As far as the Post Office is concerned, I know we are helpless, but in regard to the Trustee Savings Banks they are practical competing institutions, and are often carried on merely for the sake of the officials. The State has now established its own Savings Banks, and I think it should have nothing to do with outside Savings Banks, which are practically private concerns. As far as Friendly Societies go, Industrial Insurance Companies are doing exactly the same business as they are, and yet we are giving them special advantages; surely if it is right that one class of society should have this advantage it is equally right that it should be extended to the other class. I am sorry that these changes cannot be made by administration, but require legislation, and I hope the Chancellor of the Exchequer will soon be able to carry out this much needed reform.


Is there any possibility of legislation this year with regard to the Trustee Savings Banks? As to the Post Office Savings Banks, I should like to point out that the Post Office has for many years reaped a considerable profit, and if the business is to be conducted on business-like principles we must expect that in some years it will be good, and in others bad, and the good years must make up for the bad ones. I certainly should object to any reduction in the rate of interest to depositors. I think it would be calamitous to reduce it. As to the Trustee Savings Banks, the Government support should be taken away from them, and they should be allowed to sink or swim on their own merits.


I should be very sorry to adopt the opinion of Trustee Savings Banks expressed by the two honourable Members. I believe they are as a rule managed very well at the present time by gentlemen who devote a great deal of time and trouble to the work, which is really a philanthropic and useful one. I believe that these banks have proved J very useful in the places in which they exist. A considerable part of the expense we have to vote, namely, £4,000 a year, is due to the necessary cost of the Inspection Committee, which was appointed subsequent to the report of the Committee of the House of Commons (on which the Member for Islington rendered such valuable service) in order to watch the progress of the institutions, and see that they are properly managed. As to legislation, I think that whatever is done in the matter the Trustee Savings Banks should rot be dealt with apart from the Post Office Savings Bank.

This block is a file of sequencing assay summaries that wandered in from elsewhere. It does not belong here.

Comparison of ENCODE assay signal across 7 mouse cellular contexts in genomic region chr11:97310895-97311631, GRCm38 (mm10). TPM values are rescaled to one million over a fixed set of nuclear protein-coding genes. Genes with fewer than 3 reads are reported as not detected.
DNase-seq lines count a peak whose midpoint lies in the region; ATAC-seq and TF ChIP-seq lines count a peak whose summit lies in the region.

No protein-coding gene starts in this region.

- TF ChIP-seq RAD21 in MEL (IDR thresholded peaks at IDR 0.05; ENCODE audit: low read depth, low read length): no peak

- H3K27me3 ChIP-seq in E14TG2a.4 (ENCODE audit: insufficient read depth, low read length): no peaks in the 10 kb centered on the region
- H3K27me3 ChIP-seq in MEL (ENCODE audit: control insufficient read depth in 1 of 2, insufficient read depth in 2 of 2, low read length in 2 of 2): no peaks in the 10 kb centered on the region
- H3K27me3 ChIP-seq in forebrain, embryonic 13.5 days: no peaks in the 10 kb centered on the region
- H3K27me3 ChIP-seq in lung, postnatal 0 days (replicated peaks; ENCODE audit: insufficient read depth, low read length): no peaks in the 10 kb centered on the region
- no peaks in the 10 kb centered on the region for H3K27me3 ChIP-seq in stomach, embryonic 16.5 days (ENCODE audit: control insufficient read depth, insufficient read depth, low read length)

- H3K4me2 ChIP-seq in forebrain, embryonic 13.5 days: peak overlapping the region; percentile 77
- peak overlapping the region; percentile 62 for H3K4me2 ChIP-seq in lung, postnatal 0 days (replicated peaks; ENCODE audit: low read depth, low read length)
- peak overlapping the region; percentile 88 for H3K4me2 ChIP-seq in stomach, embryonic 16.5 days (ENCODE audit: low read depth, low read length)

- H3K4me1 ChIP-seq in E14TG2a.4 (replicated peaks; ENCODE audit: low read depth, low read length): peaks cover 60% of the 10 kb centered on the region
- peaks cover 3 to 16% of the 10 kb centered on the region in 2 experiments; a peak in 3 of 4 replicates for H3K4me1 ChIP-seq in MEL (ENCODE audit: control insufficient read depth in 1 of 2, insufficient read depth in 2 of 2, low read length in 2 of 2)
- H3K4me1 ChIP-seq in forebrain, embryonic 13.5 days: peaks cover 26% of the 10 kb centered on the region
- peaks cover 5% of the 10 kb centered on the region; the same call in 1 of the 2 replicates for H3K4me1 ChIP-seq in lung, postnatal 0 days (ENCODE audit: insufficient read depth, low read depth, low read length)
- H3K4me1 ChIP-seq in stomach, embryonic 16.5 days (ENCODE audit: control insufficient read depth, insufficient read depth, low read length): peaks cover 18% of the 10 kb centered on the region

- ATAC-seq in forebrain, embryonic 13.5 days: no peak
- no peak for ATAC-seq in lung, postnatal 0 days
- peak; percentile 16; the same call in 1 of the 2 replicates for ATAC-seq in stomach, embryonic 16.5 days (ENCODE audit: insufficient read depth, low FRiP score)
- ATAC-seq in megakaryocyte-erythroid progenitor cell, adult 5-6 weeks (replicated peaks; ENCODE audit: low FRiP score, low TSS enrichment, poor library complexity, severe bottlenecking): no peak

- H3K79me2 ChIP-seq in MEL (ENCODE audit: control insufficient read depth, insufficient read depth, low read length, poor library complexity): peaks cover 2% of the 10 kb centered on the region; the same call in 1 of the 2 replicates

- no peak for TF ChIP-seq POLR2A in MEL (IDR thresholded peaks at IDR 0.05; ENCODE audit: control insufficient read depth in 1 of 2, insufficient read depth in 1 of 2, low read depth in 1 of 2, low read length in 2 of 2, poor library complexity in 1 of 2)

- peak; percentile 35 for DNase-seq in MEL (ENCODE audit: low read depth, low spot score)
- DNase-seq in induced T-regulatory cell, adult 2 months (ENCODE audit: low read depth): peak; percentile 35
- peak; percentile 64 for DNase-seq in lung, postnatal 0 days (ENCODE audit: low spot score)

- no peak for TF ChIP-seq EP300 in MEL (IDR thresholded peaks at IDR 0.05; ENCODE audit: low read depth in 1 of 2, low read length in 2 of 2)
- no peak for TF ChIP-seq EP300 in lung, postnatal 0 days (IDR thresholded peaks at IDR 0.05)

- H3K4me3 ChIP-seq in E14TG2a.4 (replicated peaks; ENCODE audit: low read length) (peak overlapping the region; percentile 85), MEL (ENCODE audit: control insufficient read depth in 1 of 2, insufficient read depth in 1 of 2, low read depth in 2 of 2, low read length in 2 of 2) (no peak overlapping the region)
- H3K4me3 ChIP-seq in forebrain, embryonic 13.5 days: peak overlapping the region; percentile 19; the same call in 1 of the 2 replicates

MR. MADDISON (Sheffield, Brightside)

I am pleased to hear the Chancellor of the Exchequer adopt the attitude he has done with regard to these Trustee Savings Banks. I must dissociate myself altogether from the unfair attacks made by the honourable Member for Caithness, who suggested that they were chiefly run in the interests of officials. I know of one bank in Hull which has the entire confidence of the working classes, and in them the Trades' Unions prefer to invest their money, because the Chancellor of the Exchequer is not able to give them the facilities which they enjoy at this bank.


Yes, at the expense of the general taxpayer.


I can only repeat that these banks are doing really good work in the promotion of thrift, and that they enjoy the confidence of the working classes. I regret that this attack should have been made upon them.


A dozen years ago I sat upon a Select Committee of this House upon this subject, and the report and evidence are open to the inspection of my honourable Friend. I wish to point out that these banks are now costing us £4,000 a year. I made no attack upon them, but I merely said that some of them were in the position I have indicated, and there was plenty of evidence given before the Committee that some are very badly managed, others admittedly are well managed, and Hull may be among them.

Vote agreed to.

Back to
Forward to